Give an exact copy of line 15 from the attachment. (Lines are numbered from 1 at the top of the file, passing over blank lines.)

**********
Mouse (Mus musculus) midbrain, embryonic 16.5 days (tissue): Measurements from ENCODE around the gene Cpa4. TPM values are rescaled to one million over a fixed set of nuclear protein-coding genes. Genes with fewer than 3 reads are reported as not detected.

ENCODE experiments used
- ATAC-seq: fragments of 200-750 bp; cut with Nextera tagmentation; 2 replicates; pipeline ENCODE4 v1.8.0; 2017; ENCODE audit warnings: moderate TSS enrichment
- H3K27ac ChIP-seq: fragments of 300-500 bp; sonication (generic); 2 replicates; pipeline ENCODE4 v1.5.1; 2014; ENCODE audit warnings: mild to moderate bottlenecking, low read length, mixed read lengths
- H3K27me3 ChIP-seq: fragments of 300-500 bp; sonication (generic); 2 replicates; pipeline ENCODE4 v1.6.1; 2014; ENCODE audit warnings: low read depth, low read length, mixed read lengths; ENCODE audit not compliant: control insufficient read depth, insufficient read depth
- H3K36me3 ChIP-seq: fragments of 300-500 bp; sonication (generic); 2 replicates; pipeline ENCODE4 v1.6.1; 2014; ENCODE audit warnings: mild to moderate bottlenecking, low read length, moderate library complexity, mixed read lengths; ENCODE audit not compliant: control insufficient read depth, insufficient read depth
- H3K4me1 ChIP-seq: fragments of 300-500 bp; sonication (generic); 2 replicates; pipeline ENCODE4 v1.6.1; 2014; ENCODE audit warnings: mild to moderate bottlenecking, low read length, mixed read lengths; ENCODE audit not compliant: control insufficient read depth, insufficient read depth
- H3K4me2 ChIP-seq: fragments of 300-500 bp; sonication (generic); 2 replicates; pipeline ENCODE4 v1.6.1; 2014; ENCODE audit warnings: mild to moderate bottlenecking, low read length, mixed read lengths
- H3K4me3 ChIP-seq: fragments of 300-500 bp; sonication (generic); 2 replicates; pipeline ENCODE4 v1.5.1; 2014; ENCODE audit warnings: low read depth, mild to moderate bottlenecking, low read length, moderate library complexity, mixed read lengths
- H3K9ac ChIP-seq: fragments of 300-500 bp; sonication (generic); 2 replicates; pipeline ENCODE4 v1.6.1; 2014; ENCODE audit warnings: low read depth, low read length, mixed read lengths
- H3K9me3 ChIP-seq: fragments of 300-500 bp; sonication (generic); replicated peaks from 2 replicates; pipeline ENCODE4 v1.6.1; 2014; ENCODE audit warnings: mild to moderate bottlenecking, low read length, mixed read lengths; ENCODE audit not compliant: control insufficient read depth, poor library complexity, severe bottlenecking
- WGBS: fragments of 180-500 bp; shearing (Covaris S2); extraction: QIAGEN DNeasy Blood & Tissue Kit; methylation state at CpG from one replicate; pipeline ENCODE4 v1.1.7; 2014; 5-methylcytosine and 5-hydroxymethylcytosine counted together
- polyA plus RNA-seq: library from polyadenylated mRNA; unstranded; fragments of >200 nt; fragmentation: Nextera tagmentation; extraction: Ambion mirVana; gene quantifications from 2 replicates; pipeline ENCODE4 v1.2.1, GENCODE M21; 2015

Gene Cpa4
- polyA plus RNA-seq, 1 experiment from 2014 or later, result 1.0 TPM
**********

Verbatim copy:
- polyA plus RNA-seq, 1 experiment from 2014 or later, result 1.0 TPM